On one hand, it was a foregone conclusion that the amassed public went wild for Yo-Yo Ma’s concert with the National Symphony Orchestra on Saturday night. The tickets in Wolf Trap’s Filene Center and on the lawn had sold out quickly, and people had battled the road-choking traffic, vast crowd and mild rain just to get there. On the other hand, Ma has a long history with Dvorak’s cello concerto, and he and the orchestra gave an excellent, if not perfect, performance of it.
In the second movement and wherever else Dvorak gave the solo part a slow, ardent melody, Ma’s singing tone was irresistible, given rhythmic elasticity by a heart-melting, never predictable rubato.
At times, one missed a more savage forte sound, and some of the more challenging passages, especially high on the A string, were perhaps not brilliant, but it all seemed part of a deeply personal performance.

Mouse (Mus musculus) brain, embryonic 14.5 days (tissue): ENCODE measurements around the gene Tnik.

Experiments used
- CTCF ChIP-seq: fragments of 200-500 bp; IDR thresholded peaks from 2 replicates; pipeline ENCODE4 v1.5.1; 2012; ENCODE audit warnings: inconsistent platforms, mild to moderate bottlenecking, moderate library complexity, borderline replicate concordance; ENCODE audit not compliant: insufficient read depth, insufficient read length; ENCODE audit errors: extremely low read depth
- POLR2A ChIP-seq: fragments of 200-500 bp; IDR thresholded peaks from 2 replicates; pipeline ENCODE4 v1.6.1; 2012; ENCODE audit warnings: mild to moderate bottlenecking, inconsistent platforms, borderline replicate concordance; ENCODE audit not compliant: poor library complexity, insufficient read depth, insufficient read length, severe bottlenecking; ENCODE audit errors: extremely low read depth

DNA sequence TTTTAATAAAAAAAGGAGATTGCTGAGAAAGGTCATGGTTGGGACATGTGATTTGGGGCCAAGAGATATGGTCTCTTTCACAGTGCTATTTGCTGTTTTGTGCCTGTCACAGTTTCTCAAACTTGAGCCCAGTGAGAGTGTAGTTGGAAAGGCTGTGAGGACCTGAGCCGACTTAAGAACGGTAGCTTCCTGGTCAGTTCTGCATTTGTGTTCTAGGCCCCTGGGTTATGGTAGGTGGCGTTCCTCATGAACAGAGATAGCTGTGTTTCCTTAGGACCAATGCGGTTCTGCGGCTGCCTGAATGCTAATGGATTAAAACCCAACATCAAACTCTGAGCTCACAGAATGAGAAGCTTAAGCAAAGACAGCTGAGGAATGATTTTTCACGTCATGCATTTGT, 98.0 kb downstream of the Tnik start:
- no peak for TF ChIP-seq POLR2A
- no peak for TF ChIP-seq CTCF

Guest conductor Thomas Wilkins and the NSO accompanied with sensitivity, with fine solos from the horns and clarinets and plenty of movement-ending oomph from the brass. In the violin solos toward the end of the third movement, though, one regretted the absence of the section’s first two principal players.
Some minor ensemble misalignments throughout the evening called attention to the occasional lack of clarity in Wilkins’s beat, but he helped the NSO sculpt phrases and dynamic contours in consistently musical ways.
In the first suite from Edvard Grieg’s music for “Peer Gynt,” the sighing shimmer of the muted strings was particularly lovely in “Ase’s Death.” The evening opened with the overture and suite from Leonard Bernstein’s operetta “Candide,” given plenty of chirping woodwind sound in the “Best of All Possible Worlds” section and Hollywood schmaltz in “Let Our Garden Grow.”
Downey is a freelance writer.